The recent rapid shift to remote teaching and online delivery has brought renewed attention to the privacy issues related to teaching and learning. This guide is designed to enable instructors to enhance their knowledge and awareness of privacy related issues, and to provide answers to frequently asked questions.
Privacy, and other compliance issues such as copyright and accessibility, are complex. If you have any questions, ask.
Executive Assistant, VP Administration
Policy specific questions
Freedom of Information requests
Chief Information Officer
Use of college supported technologies such as Office 365 and Teams
Privacy Impact Assessments
Director, Learning Services
Use of 3rd party-cloud based tools for teaching and learning
Privacy issues related to D2L, Kaltura, Collaborate and other college supported educational
Privacy is not specifically defined in British Columbia legislation, however there are some commonly held definitions that underpin this concept. In 1890 Louis Brandeis, later a justice of the United States Supreme Court, provided a definition of privacy – the right to be left alone – that is still relevant today. Today, a key element of privacy is the right of an individual to control their own personal information. We all have the right to maintain a private life, separate and apart from our public life. We negotiate our identity in the world and choose to share pieces of ourselves with those we trust.
Related to privacy are the concepts of confidentiality and anonymity. Confidentiality is a shared obligation to safeguard information provided by a individual. Confidentiality is an action you take to protect the privacy of another individual. In some contexts confidentiality is determined by professional standards (e.g. counselling or medical professionals). In some digital settings an individual may choose to be anonymous, where the information never has personal identifiers associated with it. Complete anonymity may be hard to achieve. In the relationship between instructor and students, anonymity rarely exists.
British Columbia's Freedom of Information and Protection of Privacy Act (FIPFA) outlines the obligations of public bodies such as Camosun have to protect privacy. The act states that public bodies must collect, use, disclose, retain and protect an individual’s personal information in a lawful and appropriate manner. And that an individual also has the right to: (a) access their personal information, (b) request correction of their personal information if they believe it is inaccurate, (c) notice of the collection of their personal information, and (d) complain if they believe their privacy has been breached.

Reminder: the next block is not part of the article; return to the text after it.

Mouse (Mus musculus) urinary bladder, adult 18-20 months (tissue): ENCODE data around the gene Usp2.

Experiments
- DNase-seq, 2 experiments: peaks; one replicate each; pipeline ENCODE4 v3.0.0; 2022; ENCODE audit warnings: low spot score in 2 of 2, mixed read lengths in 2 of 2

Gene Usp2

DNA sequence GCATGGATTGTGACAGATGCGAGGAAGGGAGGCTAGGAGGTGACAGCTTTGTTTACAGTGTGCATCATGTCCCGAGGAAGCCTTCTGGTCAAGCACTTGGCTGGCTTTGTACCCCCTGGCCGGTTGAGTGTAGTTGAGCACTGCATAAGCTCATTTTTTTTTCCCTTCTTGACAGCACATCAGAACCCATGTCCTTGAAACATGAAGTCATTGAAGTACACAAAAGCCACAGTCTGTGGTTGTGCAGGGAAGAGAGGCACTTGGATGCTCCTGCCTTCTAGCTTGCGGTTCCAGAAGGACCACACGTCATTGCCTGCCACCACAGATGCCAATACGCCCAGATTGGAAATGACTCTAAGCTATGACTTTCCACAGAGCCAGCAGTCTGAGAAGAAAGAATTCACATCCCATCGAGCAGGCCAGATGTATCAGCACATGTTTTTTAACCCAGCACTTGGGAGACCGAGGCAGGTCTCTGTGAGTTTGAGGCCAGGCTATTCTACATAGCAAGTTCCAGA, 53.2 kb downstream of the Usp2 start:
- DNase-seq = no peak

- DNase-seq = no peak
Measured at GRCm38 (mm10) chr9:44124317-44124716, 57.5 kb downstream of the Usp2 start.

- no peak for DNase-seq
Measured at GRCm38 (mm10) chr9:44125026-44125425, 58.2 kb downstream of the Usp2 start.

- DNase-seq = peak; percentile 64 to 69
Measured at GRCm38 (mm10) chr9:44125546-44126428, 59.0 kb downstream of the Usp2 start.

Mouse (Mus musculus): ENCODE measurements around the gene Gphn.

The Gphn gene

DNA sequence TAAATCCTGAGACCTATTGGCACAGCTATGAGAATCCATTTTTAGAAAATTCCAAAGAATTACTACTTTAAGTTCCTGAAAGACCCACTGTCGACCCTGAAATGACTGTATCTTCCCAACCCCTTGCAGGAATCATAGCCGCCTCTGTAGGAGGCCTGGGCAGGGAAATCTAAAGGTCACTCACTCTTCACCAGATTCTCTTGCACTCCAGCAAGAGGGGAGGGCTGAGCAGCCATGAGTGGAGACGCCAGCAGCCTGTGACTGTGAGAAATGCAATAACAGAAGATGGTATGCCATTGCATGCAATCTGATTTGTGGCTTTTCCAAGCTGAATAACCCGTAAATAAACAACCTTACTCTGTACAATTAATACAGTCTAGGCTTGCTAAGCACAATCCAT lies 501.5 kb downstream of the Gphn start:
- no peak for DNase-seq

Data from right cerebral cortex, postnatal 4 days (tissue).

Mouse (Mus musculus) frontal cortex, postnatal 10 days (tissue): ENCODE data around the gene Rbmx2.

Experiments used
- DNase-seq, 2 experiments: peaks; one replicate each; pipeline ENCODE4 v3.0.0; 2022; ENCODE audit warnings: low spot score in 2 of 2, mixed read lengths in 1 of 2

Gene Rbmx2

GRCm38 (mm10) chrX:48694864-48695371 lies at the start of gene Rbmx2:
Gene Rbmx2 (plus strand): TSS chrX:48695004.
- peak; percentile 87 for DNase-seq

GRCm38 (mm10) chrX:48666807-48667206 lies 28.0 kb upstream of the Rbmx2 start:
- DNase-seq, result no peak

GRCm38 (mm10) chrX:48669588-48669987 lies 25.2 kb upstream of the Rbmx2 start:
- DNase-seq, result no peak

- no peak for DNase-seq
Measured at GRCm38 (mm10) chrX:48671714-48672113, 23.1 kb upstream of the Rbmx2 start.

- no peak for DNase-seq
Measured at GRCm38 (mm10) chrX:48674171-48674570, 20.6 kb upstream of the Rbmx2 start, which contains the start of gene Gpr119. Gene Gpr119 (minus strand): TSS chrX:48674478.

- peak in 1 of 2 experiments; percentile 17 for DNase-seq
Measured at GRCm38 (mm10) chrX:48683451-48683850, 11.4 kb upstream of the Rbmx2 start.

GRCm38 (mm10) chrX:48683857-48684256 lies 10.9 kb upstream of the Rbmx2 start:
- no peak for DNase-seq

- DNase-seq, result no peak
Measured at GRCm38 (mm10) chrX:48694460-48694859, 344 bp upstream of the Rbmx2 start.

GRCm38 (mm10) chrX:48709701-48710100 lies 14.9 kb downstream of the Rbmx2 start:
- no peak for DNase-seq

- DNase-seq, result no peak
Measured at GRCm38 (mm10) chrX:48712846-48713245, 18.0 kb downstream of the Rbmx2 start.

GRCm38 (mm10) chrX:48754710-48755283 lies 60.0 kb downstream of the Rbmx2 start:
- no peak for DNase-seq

Personal information is considered information that would allow an individual to be identified. Examples of personal information include, but are not limited to: name, home address, home telephone number, email address, mobile telephone number, Camosun ID number, ethnicity, gender, marital status, employment history, criminal history, grades, and health-related information.
Another key aspect of the provincial legislation is the direction where personal information (data) should be stored. BC privacy legislation is specific about storage of personal data outside of Canada. Section 30 of the act states:
30.1 A public body must ensure that personal information in its custody or under its control is
stored only in Canada and accessed only in Canada, unless one of the following applies:
(a) if the individual the information is about has identified the information and has consented, in
the prescribed manner, to it being stored in or accessed from, as applicable, another jurisdiction;
(b) if it is stored in or accessed from another jurisdiction for the purpose of disclosure allowed
under this Act;
(c) if it was disclosed under section 33.1 (1) (i.1).
Camosun College is committed to meeting the spirit, intent, and requirements of the British Columbia Freedom of Information and Protection of Privacy Act (the “Act”). The Act clearly stipulates the requirements of a public body regarding disclosure obligations as well as the management of personal information within its custody and control. As a (local) public body, Camosun College facilitates the disclosure of information as well takes precautions to protect the privacy of personal information under its custody or control, as required by the Act.
D2L, the college's learning management system, is a cloud based service hosted on Canadian servers in Waterloo and Toronto. The platform is licensed to the college through BCNet; compliance with college policy and BC legislation is maintained as part of this consortial license agreement.
Access or authentication to the system is handled by Camosun's single sign-on system (Shibboleth), managed by ITS.
The eLearning team, with direction from the Director, Learning Services, manages the system for the college. Local system decisions are made to ensure high standards of privacy are maintained. Personal student information, may be viewed by the eLearning department while performing routine system duties and providing support to instructors. Internal procedures and protocols have been established to protect the privacy of students and instructors.
Students' information can be accessed by the instructor of the course the student is enrolled in. That information includes:
Students have limited access to information about the other students in the class. The type of information students have access to is similar in nature to what they might have access to in a traditional classroom. Students will only see others students first and last names in their class.
While the system settings and roles assigned (instructor, student, guest) enable a high level of privacy protection, instructors should consider these best practices: